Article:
December 14 2011 by Chris McGinnis
According to the US National Highway Traffic Safety Administration (NHTSA), roadway fatalities and injuries fell to their lowest rates...ever... in 2010. The record-breaking decline occurred even as Americans drove nearly 3 trillion miles last year.
NHTSA says that the improvement is a result of three key factors:
>Cars are safer as crash avoidance and crash worthiness of cars continues to improve.
>Roads are safer, with better intersections, signs, lighting, paving and more effective crash barriers.
>Drivers are doing their part, too, by buckling up their seat belts at record rates, and refraining from drinking and driving.
Nonetheless, nearly 33,000 people were killed on America's roads last year, so the government still has plenty of work to do to improve roadway safety--and one area it's focusing on is distracted driving. "I've been on a rampage to end distracted driving on our roadways, but America's distracted driving epidemic has not gone away," says US Transportation Secretary Ray LaHood.
As a result, NHTSA has unveiled a more accurate way to gauge crashes related to distracted driving--it is now calling these "distraction-affected crashes" which the agency says claimed 3,092 lives last year. What are the distractions most likely to result in crashes? Dialing cell phones or sending text messages when behind the wheel.
In a recent survey, the DOT found that more than 75% of drivers admit they answer phone calls on all, some or most car trips. They also said that there were few driving or traffic situations that would prevent them from using their phones. The DOT says that this type of behavior poses a threat to all drivers.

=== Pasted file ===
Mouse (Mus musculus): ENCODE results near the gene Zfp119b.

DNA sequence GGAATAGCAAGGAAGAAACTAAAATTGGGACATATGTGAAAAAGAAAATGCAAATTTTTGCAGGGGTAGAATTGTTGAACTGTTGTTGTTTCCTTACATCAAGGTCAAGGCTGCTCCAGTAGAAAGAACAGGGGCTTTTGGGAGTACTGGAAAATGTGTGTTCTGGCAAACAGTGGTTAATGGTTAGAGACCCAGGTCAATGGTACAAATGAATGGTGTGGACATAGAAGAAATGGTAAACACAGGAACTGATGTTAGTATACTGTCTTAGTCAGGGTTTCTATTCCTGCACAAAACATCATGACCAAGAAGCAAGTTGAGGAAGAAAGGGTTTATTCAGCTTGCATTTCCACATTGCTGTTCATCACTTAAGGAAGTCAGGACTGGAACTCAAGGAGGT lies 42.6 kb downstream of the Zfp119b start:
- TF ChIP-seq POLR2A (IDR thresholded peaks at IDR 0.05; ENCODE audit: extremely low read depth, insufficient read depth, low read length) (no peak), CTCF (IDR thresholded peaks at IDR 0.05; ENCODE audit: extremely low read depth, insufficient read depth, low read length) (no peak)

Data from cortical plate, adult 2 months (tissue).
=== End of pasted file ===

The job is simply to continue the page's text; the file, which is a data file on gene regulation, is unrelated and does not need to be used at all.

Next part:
Some interesting stats about cell phone and texting laws frequent drivers should know (from the Governor's Highway Safety Association):
>Handheld Cell Phones: Nine states, Washington DC and the Virgin Islands prohibit all drivers from using handheld cell phones while driving. Except for Maryland, all laws are primary enforcement--an officer may cite a driver for using a handheld cell phone without any other traffic offense taking place
>Text Messaging: 35 states, D.C. and Guam ban text messaging for all drivers. 32 states, Washington, D.C., and Guam have primary enforcement; the others, secondary.
The National Transportation Safety Board Tuesday called for a nationwide ban on the use of cell phones and text messaging devices while driving.
The recommendation is the most far-reaching yet by the NTSB, which in the past 10 years has increasingly sought to limit the use of portable electronic devices.
If adopted by states, the recommendation would outlaw nonemergency phone calls and texting by operators of every vehicle on the road.
It would not apply to hands-free devices, or to passengers.